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Ritual Policy Task Force

The Ritual Policy Taskforce was formed to make recommendations to the Board of Trustees regarding whether and how the congregation will apply or modify halachic (halachah is the entire body of Jewish law) principles to its communal activities. The basic process for arriving at these recommendations is to study the ritual(s) in question-history, philosophical and theological underpinnings, alternative practices, and implications-and to consider their consistency with the core values that define our community.

The Taskforce's work is based on careful study of the issue at hand as well as informed input from the congregation. Depending on the gravity and complexity of the issue, the Taskforce may decide to meet with the congregation's elected officers and Trustees, the Spiritual Life Committee, and/or the whole congregation in order to educate and gather input for a policy proposal. In most cases, the Taskforce will arrange and publicize opportunities for the congregation to join it in study and discussion.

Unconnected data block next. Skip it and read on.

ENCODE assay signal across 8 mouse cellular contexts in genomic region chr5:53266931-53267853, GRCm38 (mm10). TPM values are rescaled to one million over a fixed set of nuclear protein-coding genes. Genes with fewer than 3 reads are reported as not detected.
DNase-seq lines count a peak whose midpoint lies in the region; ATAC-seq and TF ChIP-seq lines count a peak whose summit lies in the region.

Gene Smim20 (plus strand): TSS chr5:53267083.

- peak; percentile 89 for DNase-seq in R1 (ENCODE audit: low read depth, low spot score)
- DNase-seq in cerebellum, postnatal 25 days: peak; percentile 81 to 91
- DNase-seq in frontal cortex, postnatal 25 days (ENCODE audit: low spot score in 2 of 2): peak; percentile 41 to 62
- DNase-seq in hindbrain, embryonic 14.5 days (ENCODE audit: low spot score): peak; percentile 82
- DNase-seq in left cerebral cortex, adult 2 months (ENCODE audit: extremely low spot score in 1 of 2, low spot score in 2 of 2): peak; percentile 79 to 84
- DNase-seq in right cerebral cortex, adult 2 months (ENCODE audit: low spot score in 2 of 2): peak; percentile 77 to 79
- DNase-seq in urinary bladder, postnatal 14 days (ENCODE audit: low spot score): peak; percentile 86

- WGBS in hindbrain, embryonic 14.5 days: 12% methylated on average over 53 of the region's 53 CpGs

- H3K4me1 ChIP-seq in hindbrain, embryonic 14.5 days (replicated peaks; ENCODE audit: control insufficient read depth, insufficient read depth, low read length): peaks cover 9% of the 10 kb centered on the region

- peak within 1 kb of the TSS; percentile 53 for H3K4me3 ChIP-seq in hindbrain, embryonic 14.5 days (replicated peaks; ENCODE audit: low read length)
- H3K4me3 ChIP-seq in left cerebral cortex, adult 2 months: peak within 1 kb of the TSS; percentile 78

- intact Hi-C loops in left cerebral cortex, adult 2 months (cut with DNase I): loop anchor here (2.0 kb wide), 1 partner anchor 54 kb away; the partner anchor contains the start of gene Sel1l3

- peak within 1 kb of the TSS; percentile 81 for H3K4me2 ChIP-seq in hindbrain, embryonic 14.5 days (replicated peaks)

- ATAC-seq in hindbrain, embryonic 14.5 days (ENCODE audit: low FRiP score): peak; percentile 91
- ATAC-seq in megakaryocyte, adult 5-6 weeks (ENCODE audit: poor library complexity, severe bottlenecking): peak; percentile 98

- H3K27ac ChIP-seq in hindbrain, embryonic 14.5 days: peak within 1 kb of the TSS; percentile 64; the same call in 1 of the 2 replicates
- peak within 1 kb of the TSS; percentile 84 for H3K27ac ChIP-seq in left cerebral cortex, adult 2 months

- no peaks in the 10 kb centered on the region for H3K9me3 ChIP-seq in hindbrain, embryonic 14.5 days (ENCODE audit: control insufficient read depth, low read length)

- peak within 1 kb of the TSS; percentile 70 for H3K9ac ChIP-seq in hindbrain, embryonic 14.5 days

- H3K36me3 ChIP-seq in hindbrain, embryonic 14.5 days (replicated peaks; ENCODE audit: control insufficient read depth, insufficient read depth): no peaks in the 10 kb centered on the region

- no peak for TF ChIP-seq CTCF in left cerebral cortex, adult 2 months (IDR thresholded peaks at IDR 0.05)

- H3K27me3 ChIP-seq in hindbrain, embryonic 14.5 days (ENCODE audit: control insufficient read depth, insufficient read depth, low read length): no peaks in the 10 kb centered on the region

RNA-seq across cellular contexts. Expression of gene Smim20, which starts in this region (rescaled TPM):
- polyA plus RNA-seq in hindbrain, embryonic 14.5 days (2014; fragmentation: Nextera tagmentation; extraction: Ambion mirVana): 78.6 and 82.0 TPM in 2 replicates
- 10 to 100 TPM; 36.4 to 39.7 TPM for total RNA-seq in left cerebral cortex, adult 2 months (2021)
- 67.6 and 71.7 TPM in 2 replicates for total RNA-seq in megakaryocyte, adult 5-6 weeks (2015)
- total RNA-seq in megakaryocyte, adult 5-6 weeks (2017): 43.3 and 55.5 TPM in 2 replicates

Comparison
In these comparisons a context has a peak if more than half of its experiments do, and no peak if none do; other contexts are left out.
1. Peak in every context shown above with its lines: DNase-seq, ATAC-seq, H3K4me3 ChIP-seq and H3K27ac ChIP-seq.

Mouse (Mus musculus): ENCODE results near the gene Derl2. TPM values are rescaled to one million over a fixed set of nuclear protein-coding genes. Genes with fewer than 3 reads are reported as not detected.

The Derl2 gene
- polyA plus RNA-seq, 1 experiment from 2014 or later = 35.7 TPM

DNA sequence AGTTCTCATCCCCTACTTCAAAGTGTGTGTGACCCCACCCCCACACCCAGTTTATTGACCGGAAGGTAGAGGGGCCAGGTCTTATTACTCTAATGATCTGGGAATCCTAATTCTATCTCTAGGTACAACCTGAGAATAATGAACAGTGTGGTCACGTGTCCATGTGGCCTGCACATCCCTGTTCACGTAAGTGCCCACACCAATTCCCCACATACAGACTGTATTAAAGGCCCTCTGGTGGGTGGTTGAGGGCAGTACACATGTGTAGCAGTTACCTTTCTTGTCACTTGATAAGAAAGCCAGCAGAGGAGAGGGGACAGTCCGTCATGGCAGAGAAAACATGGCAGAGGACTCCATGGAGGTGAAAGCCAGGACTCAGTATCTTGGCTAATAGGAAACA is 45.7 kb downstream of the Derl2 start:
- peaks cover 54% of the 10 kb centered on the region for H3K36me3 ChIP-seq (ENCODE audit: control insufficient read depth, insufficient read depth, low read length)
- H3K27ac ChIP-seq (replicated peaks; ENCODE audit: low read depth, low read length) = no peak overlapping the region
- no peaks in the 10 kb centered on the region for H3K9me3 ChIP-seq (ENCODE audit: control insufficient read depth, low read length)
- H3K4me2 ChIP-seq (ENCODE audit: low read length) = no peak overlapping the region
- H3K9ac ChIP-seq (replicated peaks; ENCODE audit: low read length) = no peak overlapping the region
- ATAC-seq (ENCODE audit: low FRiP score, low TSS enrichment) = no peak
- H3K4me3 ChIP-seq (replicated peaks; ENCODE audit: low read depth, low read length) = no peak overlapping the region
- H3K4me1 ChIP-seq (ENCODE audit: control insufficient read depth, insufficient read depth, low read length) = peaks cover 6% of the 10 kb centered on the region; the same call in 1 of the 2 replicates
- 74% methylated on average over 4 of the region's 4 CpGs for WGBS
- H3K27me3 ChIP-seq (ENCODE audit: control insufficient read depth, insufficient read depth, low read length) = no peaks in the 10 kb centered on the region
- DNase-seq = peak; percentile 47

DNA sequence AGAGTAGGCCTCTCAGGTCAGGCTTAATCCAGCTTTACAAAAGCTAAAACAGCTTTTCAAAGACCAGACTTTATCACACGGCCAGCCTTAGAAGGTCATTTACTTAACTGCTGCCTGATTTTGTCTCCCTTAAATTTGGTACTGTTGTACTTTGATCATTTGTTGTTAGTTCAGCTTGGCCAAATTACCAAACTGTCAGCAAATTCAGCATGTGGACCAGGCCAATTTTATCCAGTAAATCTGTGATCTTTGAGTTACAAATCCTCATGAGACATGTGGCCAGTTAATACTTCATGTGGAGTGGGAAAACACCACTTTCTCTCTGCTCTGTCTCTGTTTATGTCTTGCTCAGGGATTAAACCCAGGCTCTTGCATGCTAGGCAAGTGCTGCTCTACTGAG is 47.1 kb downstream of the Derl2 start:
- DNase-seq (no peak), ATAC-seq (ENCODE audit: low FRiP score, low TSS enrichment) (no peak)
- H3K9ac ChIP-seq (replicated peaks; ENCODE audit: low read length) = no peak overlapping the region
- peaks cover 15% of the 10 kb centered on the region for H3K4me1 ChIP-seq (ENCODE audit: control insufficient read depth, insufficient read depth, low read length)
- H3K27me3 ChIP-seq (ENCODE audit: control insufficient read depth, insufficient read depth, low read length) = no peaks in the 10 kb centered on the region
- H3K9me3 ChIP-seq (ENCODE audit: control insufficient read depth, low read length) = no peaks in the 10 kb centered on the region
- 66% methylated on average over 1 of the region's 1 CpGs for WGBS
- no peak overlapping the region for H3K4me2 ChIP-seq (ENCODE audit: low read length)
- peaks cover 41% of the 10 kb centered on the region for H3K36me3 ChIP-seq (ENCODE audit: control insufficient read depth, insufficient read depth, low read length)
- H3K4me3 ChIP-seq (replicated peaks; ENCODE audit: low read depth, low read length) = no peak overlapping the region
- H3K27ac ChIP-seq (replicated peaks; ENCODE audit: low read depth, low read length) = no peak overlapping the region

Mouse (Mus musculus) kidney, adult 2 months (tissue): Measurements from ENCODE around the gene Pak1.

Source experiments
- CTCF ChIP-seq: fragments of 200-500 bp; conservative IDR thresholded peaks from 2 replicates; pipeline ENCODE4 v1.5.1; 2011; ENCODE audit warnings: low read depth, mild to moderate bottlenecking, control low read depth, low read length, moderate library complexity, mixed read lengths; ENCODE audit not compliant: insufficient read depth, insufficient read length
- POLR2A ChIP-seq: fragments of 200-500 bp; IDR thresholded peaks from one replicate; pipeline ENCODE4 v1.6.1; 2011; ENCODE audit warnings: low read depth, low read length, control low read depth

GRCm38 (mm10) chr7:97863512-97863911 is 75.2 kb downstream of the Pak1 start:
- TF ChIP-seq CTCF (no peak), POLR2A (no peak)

Once the Taskforce has formulated its recommendation, the Board will consider them and vote on whether or not to adopt them as policy.

Making Food Sacred – A Beth Hatikvah Policy on Kashrut

The purpose of our kashrut policy is to provide a guide for the preparation and consumption of food when we eat as a community, and when our synagogue is used as a gathering place. It takes into account biblical laws, Rabbinic teaching, and the varied traditions of the Jewish people developed over many years and in many lands. It interprets these in ways that positively foster our contemporary ethical and spiritual values as a Reconstructionist Jewish community. Download the full policy.

Affirmation of the Role of the Non-Jew at CBH

There are several ways that non-Jews become part of our community. Most come as partners in interfaith marriages. Other non-Jews come to Congregation Beth Hatikvah on their own, as spiritual seekers investigating Judaism for themselves. We hope that everyone in our community will participate as fully as they wish to. There are necessarily some limitations to the participation of non-Jews in certain religious practices, particularly those performed as an affirmation of Jewish faith. View the whole report.

Fri, April 20 2018 5 Iyyar 5778